Disaster unfolds slowly in the Gulf of Mexico

From The Big Picture:

In the three weeks since the April 20th explosion and sinking of the Deepwater Horizon oil rig in the Gulf of Mexico, and the start of the subsequent massive (and ongoing) oil leak, many attempts have been made to contain and control the scale of the environmental disaster. Oil dispersants are being sprayed, containment booms erected, protective barriers built, controlled burns undertaken, and devices are being lowered to the sea floor to try and cap the leaks, with little success to date. While tracking the volume of the continued flow of oil is difficult, an estimated 5,000 barrels of oil (possibly much more) continues to pour into the gulf every day. While visible damage to shorelines has been minimal to date as the oil has spread slowly, the scene remains, in the words of President Obama, a “potentially unprecedented environmental disaster.”

Comments

5 Comments so far. Leave a comment below.
  1. zepar,

    first our cars won’t stop, now it’s precious fuel source has covered our lower coast. Since few seem to actually want to hone up to their mistakes perhaps its time to ask god for wings.

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  2. Ninabi,

    One person described oil in marshlands as akin to bacon grease getting into the kitchen sponge. You can try and get it all out but once it is in there, you can never get it all out.

    It’s depressing to think of the wildlife lost, the jobs gone, seafood and tourism wrecked. It’s horrifying to watch the video and know oil is spewing from the ocean floor and nobody is really able to do a damned thing about it for months.

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  3. Mike K,

    I live on the west coast of Florida, and while the threat to marshlands and such is a valid concern, there’s another potential disaster within this that I’ve never heard anyone address: a hurricane. If we get hit while the Gulf is covered in oil it will blow all that oily water across the state. Aside from an extra messy cleanup, it will kill even more plants and wildlife inland, and poison the soil to boot. A lot of our economy is farm-based, so the problems are more than ecological.

    Not to mention, oil is flammable. A city covered in oil with downed power lines sparking everywhere is a Michael Bay wet dream, but he doesn’t live here, I do.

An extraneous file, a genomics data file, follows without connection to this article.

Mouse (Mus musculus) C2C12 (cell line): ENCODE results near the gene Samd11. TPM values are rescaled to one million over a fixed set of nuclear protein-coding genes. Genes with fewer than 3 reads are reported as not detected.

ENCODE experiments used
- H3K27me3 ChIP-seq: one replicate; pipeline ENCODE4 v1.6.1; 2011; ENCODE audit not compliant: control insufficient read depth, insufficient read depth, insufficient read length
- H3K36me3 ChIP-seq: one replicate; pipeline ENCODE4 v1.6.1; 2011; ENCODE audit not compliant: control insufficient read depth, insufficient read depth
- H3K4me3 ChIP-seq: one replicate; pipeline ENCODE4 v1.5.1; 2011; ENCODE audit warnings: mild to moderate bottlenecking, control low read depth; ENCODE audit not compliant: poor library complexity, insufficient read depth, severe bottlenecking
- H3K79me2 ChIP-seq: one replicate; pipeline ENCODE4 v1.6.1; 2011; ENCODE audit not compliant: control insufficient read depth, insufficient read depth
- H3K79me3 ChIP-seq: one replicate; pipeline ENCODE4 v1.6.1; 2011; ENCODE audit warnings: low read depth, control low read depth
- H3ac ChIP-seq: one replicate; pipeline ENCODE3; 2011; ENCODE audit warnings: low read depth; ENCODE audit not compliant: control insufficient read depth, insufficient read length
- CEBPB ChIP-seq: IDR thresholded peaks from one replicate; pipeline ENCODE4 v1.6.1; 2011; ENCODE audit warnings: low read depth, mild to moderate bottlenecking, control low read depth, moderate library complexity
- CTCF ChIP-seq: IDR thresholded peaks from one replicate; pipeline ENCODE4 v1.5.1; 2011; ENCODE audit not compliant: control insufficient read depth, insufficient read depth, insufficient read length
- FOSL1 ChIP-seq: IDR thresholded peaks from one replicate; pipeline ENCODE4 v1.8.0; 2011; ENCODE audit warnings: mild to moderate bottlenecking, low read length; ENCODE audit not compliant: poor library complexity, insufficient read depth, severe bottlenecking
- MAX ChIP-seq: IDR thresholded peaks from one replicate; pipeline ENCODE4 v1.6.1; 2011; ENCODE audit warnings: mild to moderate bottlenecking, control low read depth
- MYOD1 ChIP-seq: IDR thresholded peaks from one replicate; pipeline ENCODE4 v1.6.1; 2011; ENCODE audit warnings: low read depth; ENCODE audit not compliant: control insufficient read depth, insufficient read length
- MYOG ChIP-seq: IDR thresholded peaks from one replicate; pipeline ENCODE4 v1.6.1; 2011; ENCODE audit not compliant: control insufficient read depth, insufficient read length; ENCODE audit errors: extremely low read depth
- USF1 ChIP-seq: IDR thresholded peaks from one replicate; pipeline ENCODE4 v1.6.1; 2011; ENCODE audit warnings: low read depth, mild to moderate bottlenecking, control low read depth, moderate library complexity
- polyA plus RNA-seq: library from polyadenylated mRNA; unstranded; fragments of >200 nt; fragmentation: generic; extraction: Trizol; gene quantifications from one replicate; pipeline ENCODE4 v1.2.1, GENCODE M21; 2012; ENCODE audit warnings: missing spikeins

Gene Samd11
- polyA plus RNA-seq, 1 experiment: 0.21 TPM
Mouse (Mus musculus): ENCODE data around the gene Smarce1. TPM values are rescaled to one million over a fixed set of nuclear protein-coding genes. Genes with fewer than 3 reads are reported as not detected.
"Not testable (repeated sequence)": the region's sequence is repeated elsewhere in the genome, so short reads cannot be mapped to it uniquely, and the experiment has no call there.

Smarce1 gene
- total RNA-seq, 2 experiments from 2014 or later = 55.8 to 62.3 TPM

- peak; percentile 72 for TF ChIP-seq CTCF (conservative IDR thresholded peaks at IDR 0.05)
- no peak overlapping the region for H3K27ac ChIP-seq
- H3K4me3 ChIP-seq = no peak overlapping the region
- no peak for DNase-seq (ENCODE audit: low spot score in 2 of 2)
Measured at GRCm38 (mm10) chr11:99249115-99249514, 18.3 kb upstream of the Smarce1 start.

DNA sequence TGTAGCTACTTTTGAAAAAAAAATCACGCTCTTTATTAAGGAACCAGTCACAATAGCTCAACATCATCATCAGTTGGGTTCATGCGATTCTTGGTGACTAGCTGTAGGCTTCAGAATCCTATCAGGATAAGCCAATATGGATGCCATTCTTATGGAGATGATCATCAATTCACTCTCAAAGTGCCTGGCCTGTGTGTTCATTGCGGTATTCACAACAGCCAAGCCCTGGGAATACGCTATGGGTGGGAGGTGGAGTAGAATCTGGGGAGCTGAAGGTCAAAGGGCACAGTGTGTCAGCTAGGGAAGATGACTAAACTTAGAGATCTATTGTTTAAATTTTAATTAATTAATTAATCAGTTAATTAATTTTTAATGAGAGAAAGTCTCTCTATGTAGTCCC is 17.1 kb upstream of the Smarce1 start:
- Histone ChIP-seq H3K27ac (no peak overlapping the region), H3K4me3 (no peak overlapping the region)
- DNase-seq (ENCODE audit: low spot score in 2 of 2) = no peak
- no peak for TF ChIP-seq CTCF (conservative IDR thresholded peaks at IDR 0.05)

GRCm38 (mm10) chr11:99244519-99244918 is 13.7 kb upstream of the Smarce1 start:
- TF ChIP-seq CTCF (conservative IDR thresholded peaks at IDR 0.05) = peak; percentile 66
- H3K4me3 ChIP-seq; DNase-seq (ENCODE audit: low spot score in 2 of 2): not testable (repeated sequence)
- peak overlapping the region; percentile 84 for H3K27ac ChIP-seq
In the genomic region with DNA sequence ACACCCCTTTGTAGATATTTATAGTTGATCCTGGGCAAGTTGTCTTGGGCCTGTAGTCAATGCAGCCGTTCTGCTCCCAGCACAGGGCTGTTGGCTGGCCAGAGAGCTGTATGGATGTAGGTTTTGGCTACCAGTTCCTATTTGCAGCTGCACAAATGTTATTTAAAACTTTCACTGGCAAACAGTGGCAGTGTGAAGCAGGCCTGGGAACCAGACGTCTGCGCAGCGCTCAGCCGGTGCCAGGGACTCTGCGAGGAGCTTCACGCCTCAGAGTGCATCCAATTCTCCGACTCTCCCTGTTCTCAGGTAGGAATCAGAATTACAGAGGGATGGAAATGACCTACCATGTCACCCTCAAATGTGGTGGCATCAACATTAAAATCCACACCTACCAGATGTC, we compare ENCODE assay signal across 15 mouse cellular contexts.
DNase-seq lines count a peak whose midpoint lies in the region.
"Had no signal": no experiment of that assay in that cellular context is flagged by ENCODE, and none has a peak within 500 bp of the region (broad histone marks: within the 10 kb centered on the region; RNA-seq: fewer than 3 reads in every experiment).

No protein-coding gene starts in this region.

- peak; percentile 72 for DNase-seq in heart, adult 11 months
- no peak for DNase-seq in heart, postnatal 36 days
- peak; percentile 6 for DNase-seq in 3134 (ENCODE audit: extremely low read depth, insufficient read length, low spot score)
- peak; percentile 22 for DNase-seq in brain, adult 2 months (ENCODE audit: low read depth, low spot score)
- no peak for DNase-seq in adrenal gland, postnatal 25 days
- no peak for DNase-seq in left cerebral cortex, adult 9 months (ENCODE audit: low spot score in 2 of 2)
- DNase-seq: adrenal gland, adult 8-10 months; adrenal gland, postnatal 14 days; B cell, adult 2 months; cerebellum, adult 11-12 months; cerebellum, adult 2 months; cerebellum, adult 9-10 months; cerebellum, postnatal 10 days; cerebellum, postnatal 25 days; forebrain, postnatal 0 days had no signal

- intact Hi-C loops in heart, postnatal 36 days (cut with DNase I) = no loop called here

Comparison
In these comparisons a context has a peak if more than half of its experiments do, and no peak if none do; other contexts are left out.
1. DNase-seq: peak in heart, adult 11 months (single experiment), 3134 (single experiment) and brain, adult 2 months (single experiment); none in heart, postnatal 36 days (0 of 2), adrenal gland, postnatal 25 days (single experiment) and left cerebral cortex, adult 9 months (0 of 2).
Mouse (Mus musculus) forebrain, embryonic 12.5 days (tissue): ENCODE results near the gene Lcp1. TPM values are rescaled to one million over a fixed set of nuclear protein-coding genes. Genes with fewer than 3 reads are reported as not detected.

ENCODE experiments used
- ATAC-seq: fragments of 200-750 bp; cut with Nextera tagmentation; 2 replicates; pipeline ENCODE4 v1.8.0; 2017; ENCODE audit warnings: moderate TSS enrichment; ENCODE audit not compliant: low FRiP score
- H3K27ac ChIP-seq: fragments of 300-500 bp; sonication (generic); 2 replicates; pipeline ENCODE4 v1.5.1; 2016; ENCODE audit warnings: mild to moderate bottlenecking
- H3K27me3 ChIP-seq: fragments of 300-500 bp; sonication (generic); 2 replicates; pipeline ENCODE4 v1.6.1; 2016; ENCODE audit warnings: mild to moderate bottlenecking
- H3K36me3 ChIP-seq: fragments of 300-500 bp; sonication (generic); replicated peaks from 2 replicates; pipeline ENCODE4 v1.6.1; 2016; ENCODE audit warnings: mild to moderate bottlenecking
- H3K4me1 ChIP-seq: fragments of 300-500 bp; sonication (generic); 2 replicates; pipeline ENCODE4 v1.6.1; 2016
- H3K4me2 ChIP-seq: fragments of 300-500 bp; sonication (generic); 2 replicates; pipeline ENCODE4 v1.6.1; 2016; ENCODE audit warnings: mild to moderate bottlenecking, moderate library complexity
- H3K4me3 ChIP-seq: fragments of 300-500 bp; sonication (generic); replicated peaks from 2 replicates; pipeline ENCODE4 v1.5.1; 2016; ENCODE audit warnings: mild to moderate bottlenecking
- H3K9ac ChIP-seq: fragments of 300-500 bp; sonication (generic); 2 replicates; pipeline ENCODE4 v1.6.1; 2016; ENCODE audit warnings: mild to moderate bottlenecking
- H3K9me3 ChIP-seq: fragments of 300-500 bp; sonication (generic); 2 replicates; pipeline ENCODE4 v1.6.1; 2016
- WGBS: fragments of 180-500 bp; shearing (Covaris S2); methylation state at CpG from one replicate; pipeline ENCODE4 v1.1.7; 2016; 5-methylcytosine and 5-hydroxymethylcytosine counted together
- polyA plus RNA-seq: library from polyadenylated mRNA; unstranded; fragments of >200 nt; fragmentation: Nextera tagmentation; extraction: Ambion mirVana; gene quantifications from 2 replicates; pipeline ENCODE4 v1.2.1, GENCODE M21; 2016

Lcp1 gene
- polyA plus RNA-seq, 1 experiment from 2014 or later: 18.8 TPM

And I’m sure this part is impossible, but what if the oil was thick enough during the storm – could you imagine a hurricane made of fire? A disaster, yes, but the awesome satellite photos would almost make it worthwhile!

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  4. Terry,

    Get out of there!! All right, sorry, poor taste. I know this won’t help what has already leaked out and I’m no scientist, but I don’t understand why we couldn’t just bury the whole damned leak in cement or something like it was never drilled into. I know the box encasement didn’t work because some crystals formed while they were still trying to salvage the oil they were losing, but at some point, you have to accept your losses and just stop the leak for good.

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  5. Ashley,

    As a resident of northern Alberta I can give you an insight into the mentality of the oil companies, BP is not as concerned with stopping the leak as they are at containment. It is going to cost them too much money to just stop it for good. The biggest problem in this whole affair is that while they preach safety and protocol it has been said that Halliburton had informed guys on land that there was gas leaking up the well. They were told to go on stand by while the decision was made whether or not the shut the well in. This did not happen and instead those men lost thier lives. Drilling around here is a dangerous business and I have seen many people lose lives for oil. My stepfather fell in a boiler on a drilling rig and had burns on 45% of his body the day he was admitted to the burn unit two other men from the same company were just being release, they had been burned in a well blowout. Flare stack can be seen everywhere burning off sour gas only to cause local farmers herds to become unhealthy. Lives are of minimal value in the pursuit of oil, but one accepts the possible consquence because we know that without oil we have no industry, EVERYONE here makes a living off oil. You can be 18 years old totally green and get a job making 120,000/yr. Someone told me once that per capital that we have more millionaires here then anywhere in the world. They are oil executives whose salaries are $500,000 yr. Oil is here to stay(until the reserve runs out), but at the very least they need to stay out of the areas that they are not familiar (such as the ocean floor). Put more money into farming the oil sands reserve without creating such an impact on the enviroment. The sand do not need to be drilled, the oil is literally saturated into the sand and just need to be refined out does this not seem to make more sense? But you see the governments have realize how much can be made in royalties to instead the oil companies are trying to go to places where the government tax the shit out of them, but then they leave the government the bill for clean up when something goes wrong. Hybrid cars are not the answer, regulation is.

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